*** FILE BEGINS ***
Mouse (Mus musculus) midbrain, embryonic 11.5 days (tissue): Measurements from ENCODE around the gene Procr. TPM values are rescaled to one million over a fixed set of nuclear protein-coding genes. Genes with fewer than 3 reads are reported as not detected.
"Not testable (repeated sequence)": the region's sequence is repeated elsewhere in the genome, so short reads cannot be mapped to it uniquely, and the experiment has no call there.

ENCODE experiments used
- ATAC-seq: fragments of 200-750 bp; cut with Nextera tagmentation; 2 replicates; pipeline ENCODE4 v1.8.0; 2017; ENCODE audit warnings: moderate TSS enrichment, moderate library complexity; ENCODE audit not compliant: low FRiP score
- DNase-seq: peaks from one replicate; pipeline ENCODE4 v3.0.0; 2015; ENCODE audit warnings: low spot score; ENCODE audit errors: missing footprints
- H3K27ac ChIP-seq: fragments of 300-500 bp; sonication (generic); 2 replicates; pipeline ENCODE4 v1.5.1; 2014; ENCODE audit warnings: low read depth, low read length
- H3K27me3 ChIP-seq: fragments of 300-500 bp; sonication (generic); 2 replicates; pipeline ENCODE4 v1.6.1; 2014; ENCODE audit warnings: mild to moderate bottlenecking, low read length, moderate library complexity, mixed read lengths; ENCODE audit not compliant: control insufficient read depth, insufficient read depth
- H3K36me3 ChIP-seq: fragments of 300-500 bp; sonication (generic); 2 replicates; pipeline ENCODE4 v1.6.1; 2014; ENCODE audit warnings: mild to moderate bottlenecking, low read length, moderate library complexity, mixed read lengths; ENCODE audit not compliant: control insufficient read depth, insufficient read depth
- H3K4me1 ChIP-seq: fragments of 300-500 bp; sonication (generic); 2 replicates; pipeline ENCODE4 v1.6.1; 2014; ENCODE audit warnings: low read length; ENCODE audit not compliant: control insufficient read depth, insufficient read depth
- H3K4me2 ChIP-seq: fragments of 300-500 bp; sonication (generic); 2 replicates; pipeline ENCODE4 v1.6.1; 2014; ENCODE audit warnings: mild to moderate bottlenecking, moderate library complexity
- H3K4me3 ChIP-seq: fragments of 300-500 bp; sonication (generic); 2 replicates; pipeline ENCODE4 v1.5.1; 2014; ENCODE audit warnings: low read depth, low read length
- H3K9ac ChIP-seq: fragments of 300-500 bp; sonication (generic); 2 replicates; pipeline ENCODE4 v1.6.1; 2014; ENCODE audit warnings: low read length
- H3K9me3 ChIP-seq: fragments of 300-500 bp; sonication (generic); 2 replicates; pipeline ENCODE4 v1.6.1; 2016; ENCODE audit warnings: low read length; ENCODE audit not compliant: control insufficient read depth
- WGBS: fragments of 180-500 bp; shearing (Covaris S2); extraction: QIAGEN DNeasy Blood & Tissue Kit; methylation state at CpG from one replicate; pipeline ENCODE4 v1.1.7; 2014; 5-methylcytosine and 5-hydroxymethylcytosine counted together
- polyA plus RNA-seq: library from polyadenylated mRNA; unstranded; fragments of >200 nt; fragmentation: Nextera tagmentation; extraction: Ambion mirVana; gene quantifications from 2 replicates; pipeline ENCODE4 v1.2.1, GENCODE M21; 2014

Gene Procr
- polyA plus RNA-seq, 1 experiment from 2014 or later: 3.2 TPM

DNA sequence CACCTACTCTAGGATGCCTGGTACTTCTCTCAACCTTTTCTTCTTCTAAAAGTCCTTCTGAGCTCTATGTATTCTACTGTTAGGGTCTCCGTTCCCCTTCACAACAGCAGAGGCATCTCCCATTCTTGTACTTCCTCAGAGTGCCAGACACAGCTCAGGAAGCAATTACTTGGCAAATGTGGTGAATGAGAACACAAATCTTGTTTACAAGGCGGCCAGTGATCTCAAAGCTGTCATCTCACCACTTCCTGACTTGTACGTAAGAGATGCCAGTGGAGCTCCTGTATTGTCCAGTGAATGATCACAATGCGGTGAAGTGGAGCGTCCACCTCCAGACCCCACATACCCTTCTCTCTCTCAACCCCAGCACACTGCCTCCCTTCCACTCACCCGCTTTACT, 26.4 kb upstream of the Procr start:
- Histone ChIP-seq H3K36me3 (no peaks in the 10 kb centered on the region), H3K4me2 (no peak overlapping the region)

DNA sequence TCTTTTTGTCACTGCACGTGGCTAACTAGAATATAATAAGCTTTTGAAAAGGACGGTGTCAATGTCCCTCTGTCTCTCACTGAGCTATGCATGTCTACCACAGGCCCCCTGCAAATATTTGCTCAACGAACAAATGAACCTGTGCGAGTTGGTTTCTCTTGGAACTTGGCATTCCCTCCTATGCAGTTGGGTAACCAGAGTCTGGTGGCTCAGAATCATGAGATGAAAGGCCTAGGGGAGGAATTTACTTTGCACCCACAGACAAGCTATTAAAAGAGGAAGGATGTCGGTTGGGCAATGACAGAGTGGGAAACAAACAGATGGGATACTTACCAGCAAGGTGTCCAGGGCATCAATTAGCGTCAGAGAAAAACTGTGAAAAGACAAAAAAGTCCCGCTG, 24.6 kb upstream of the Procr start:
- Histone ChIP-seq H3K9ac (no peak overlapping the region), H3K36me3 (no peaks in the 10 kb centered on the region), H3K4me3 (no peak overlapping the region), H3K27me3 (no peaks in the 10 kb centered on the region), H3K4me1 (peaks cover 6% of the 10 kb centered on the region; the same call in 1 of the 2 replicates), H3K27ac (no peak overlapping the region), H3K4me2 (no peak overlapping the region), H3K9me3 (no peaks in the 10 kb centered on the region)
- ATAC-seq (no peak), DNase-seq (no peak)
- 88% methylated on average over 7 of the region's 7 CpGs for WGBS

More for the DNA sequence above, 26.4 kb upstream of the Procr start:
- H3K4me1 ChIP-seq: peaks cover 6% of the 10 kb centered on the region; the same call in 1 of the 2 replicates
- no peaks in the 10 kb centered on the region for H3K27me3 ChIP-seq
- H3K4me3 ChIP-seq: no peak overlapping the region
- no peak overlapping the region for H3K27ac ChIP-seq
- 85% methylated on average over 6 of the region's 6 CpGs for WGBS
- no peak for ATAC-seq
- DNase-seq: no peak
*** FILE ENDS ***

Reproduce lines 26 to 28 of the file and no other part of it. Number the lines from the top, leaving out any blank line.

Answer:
- no peaks in the 10 kb centered on the region for H3K27me3 ChIP-seq
- H3K4me3 ChIP-seq: no peak overlapping the region
- no peak overlapping the region for H3K27ac ChIP-seq